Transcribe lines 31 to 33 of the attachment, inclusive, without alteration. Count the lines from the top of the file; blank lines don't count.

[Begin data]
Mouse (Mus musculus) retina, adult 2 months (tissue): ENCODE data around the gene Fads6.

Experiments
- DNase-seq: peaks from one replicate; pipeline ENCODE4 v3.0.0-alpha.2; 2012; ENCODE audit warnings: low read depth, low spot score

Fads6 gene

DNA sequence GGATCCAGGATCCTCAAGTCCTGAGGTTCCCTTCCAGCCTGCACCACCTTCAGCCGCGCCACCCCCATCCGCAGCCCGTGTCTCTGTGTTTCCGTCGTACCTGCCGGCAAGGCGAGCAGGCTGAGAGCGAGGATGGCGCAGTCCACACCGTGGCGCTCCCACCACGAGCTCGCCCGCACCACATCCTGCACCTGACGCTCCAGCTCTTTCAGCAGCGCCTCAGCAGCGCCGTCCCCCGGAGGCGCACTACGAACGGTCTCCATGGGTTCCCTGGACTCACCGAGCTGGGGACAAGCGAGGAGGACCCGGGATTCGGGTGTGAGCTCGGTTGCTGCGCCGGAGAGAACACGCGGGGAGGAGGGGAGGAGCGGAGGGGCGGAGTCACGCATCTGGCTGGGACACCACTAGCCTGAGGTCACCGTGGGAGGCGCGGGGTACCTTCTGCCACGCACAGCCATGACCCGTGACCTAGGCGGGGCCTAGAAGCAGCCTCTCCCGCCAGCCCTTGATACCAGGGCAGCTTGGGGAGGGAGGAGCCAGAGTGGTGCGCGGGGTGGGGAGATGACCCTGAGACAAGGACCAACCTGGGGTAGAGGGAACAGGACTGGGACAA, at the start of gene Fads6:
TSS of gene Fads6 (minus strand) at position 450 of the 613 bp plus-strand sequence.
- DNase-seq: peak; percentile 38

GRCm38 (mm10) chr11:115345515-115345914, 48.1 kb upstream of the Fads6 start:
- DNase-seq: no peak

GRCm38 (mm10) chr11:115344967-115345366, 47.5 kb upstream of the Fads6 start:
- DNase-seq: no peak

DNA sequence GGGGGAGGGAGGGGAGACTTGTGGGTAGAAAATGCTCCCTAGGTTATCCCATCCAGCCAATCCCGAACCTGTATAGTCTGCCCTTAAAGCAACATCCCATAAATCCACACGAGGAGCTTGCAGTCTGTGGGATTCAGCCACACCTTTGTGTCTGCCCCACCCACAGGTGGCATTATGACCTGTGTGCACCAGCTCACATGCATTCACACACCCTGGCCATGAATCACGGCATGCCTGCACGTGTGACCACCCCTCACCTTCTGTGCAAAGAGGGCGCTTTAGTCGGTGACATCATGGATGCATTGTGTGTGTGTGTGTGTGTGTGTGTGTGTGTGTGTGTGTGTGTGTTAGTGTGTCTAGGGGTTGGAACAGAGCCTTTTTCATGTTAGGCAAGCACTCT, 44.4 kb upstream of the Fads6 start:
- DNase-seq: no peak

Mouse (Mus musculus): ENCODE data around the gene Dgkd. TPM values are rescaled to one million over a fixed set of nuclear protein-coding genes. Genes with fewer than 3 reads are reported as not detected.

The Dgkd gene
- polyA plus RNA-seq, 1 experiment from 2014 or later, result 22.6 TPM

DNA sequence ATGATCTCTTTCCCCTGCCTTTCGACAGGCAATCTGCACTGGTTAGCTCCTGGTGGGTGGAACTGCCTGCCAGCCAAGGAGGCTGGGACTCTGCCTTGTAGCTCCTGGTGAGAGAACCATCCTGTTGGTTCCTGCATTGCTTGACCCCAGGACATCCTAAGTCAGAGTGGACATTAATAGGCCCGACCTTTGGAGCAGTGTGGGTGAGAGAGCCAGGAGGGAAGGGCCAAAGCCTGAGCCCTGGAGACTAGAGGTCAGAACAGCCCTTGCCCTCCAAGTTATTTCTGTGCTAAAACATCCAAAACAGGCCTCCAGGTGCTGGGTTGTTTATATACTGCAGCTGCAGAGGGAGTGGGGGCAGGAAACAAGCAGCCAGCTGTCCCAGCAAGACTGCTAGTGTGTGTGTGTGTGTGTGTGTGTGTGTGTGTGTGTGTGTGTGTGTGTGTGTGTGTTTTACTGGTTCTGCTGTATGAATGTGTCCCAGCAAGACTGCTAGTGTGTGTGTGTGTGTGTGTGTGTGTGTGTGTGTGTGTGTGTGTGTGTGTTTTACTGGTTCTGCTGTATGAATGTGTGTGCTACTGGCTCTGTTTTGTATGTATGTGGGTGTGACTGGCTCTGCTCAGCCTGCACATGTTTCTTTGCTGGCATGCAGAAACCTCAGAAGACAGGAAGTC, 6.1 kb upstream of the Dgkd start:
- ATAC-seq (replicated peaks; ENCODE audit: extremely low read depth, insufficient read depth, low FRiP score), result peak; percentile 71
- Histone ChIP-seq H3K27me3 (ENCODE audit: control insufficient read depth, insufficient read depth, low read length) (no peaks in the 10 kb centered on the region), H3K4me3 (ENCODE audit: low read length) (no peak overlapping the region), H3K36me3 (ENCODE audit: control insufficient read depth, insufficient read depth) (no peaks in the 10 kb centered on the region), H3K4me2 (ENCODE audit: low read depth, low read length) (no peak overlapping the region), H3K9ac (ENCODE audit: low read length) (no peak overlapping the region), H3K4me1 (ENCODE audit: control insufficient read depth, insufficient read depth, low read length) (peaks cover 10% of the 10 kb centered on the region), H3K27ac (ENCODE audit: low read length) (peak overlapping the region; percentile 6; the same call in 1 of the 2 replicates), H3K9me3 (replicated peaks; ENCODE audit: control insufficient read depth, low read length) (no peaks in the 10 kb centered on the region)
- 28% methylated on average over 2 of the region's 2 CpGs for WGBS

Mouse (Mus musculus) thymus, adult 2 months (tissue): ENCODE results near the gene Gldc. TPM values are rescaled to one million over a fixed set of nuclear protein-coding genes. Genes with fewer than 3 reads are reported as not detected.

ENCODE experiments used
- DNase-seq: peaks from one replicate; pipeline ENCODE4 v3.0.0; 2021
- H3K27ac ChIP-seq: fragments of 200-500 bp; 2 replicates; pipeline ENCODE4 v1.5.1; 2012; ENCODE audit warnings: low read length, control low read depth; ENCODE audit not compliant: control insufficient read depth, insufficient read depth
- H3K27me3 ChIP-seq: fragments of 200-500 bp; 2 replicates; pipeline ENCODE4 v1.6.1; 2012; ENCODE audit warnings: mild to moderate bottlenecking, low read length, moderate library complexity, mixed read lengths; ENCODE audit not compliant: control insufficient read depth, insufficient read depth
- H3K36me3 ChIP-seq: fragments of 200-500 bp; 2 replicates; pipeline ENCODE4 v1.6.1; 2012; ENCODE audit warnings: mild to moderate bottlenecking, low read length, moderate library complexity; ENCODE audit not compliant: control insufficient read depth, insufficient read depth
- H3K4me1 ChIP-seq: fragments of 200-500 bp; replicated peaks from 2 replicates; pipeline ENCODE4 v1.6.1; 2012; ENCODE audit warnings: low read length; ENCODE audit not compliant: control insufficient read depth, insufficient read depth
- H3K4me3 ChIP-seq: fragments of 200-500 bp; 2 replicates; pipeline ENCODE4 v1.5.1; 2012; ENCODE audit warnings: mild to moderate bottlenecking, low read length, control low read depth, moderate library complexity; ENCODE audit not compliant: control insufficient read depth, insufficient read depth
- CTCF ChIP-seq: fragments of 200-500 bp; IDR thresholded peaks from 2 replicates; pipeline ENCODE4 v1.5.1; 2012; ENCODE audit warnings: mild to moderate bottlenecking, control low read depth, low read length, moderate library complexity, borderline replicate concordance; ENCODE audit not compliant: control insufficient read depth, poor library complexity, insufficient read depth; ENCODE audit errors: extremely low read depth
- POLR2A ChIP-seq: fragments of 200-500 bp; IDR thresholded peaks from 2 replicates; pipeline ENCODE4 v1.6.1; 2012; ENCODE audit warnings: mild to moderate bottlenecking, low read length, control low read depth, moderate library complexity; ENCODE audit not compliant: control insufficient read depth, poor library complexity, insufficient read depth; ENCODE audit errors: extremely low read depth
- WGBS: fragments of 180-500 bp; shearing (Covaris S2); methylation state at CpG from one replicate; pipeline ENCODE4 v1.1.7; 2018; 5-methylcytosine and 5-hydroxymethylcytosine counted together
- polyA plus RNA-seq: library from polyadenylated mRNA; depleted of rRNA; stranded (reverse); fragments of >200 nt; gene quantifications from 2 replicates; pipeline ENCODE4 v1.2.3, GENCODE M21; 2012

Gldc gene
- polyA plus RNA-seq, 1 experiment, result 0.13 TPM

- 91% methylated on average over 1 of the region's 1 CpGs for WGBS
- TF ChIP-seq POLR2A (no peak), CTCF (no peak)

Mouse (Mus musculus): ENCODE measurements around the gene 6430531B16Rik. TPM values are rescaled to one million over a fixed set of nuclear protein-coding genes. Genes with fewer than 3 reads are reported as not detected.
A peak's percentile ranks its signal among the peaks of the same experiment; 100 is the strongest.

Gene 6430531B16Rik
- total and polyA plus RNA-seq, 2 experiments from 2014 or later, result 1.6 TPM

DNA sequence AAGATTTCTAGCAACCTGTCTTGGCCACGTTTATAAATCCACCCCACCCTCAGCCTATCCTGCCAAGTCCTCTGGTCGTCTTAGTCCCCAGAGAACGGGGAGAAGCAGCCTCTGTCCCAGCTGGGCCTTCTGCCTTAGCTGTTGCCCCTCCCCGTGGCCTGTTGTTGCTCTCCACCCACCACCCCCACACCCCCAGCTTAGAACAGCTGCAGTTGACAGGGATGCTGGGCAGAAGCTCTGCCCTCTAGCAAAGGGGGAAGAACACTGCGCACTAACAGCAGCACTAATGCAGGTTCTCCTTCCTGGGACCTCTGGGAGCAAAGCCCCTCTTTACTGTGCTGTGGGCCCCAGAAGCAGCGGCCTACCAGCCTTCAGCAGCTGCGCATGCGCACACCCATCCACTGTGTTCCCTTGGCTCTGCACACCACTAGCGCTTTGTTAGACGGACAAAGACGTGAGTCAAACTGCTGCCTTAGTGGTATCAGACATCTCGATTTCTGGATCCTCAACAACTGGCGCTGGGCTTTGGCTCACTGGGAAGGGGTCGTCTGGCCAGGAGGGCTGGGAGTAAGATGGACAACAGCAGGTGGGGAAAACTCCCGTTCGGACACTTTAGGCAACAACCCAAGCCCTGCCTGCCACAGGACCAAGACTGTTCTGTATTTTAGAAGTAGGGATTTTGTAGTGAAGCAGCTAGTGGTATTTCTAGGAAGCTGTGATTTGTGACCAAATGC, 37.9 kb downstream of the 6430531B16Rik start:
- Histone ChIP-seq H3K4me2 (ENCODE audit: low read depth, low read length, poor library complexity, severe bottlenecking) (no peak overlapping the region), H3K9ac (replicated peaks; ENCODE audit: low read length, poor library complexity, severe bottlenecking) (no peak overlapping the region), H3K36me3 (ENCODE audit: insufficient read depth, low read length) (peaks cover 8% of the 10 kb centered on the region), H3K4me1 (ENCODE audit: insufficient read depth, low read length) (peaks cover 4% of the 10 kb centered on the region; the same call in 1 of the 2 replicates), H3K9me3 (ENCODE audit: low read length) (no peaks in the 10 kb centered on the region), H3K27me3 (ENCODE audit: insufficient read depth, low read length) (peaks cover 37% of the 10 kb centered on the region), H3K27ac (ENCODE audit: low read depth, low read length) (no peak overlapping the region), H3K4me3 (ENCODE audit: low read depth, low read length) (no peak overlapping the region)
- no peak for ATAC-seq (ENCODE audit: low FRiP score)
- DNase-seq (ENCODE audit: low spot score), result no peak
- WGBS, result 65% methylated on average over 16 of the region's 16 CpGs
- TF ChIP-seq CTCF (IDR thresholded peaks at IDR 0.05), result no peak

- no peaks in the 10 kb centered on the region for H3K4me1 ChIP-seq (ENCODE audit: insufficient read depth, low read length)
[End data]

- WGBS: fragments of 180-500 bp; shearing (Covaris S2); methylation state at CpG from one replicate; pipeline ENCODE4 v1.1.7; 2018; 5-methylcytosine and 5-hydroxymethylcytosine counted together
- polyA plus RNA-seq: library from polyadenylated mRNA; depleted of rRNA; stranded (reverse); fragments of >200 nt; gene quantifications from 2 replicates; pipeline ENCODE4 v1.2.3, GENCODE M21; 2012

Gldc gene